Port forwarding allows you to forward a port to another machine, or bring a remote port to a local machine. This is an enormously helpful technique, providing:
Secure access to a port that is otherwise not listening on a public network interface. This is common with database servers like MySQL.
Encryption for services that may not natively use encrypted connections.
Local, Remote, and Dynamic Forwarding
Local forwarding lets you access a remote server's listening port as though it were local. An example of this technique would be to forward port 3306 (MySQL) to your local machine as port 3306, allowing you to use the MySQL server as though it were running on your local machine.
Remote forwarding opens a port on the remote machine and forwards connections to your local device. An example of this technique would be to open port 8080 on the remote machine and forward requests made on that port to your local machine as port 8080.
In the above two examples, the port numbers match, but this is not a requirement. Sometimes it's better to use a different port on the local or remote machine. This is helpful when a port number is already used or you are running on a machine without root access and you wish to bind a port number lower than 1024.
Dynamic Port Forwarding will turn your Termius client into a SOCKS proxy server. Using this technique you could have a web browser use your SSH connection as a proxy, making your web connection requests appear to come from the remote server instead of your local device.
It's important to note that dynamic port forwarding does not fully replace a VPN server. Programs must specifically support SOCKS proxying, and if not configured to use the proxy, they will connect as normal.
Add a Forwarded Port
The process for adding a forwarded port is nearly identical on both mobile and desktop.
To begin, click on the Port Forwarding section of Termius then click New Rule.
At the top of the add form you'll notice three options: Local, Remote, and Dynamic. Choose the option that fits your use case. If you're trying to tunnel a database connection, a popular scenario, use Remote.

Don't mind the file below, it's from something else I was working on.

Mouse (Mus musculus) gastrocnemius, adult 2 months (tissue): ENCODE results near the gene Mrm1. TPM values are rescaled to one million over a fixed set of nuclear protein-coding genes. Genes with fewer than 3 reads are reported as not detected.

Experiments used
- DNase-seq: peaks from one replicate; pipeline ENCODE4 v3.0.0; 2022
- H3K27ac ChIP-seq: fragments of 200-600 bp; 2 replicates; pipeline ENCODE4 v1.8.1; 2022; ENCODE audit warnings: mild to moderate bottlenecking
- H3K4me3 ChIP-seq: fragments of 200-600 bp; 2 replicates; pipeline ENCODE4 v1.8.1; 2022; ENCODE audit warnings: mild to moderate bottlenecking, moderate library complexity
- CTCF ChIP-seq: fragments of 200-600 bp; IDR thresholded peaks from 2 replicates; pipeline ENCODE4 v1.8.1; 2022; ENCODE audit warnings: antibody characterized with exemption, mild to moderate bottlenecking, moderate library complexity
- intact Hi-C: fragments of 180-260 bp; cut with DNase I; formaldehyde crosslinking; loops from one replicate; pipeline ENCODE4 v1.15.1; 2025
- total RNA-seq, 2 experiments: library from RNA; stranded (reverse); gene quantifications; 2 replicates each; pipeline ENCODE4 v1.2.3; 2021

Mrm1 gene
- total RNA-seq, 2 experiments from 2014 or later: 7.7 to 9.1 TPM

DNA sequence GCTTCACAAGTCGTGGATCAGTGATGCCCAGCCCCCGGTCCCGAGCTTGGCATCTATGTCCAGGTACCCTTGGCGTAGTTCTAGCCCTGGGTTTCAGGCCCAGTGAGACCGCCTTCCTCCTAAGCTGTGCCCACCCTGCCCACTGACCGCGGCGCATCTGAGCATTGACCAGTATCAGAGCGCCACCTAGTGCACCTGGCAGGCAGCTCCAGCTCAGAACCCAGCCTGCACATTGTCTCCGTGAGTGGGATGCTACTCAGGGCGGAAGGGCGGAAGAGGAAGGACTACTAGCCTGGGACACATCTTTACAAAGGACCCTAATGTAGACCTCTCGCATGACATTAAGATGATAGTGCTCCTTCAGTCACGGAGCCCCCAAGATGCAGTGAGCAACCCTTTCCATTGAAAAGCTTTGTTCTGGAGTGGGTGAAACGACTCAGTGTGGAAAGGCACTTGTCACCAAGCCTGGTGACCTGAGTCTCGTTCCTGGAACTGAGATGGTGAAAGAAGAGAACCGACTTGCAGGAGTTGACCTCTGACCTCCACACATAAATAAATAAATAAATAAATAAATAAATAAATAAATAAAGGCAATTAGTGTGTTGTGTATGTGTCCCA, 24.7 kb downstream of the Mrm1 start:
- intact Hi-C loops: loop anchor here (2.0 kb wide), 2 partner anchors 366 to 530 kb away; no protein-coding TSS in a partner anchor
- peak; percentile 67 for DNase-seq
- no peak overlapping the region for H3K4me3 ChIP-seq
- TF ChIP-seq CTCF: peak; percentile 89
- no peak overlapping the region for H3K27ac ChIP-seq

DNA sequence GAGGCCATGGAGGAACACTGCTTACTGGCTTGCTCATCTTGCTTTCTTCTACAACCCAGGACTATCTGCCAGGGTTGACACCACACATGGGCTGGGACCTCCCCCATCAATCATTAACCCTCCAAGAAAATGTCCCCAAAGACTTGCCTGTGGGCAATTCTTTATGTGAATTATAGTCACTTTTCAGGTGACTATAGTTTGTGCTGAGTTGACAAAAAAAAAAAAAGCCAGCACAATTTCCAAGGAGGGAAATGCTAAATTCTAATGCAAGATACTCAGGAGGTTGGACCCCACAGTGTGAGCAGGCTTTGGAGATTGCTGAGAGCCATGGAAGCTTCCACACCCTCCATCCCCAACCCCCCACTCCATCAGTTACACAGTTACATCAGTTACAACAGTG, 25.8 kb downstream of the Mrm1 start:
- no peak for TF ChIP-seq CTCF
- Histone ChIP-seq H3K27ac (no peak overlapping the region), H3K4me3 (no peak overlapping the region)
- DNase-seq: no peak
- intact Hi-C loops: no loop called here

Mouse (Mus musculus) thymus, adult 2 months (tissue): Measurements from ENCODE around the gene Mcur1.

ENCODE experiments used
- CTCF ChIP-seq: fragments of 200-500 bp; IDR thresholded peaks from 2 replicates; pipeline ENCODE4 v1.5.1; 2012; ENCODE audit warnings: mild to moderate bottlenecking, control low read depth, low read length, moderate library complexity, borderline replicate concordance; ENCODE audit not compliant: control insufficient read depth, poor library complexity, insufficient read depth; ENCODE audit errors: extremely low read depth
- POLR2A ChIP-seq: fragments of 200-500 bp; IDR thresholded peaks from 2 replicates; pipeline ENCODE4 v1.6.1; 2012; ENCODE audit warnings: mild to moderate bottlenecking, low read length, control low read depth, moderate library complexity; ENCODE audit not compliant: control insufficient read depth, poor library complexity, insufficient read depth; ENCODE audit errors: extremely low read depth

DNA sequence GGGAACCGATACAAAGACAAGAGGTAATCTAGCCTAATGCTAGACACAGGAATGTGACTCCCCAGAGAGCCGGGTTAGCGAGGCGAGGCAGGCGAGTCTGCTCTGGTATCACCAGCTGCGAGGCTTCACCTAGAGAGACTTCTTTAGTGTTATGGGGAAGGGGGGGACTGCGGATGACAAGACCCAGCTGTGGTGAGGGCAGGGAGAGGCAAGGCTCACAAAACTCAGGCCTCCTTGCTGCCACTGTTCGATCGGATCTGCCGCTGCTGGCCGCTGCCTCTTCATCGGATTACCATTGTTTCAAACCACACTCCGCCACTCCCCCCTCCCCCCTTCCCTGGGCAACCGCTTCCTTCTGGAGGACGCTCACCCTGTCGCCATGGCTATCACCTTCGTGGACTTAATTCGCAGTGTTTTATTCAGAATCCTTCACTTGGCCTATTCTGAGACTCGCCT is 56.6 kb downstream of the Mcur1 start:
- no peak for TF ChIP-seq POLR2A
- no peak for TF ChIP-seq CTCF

On the mobile version, you may provide a label for the forwarded port. It is optional.
For the Ports fields, specify the from and to ports. For the bind address, 127.0.0.1 is recommended, though you can change this to another address if you wish to listen on a virtual IP or another network interface on your system.
With Dynamic Port Forwarding, you need only specify one port - this is the local port that the SOCKS proxy server will listen to and await connections.
Edit / Delete a Forwarded Port
Tap and hold for a moment until the checkbox to the left of the port appears, then tap the edit icon (the green pad icon to the right of the trash can icon). Make your changes, then tap Save.
To delete a port, tap and hold, then click the red trash can icon.
Right-click on a port and click Edit, make your changes, then click Save.
To delete a port, click the three dot icon to the right and click Delete, or right-click and click Delete.
Connect a Forwarded Port
Tap the port to connect, or tap the ... icon for additional options.
Double-click on the port, or right-click and click Connect.
If you're having trouble forwarding a port, please follow these steps:
Ensure that the destination port is not used by another process. On Windows, you can use netstat -ant to see local listening ports. On macOS and Linux, use netstat -tolpn
Ensure that the port to be forwarded is used by the program you wish to access. For example, if Apache is listening on port 80 on the remote machine, be sure to specify that port.
If you have trouble binding a local port lower than 1024, please use a higher port.
If specifying a bind address different than 127.0.0.1, please ensure that the network address is active.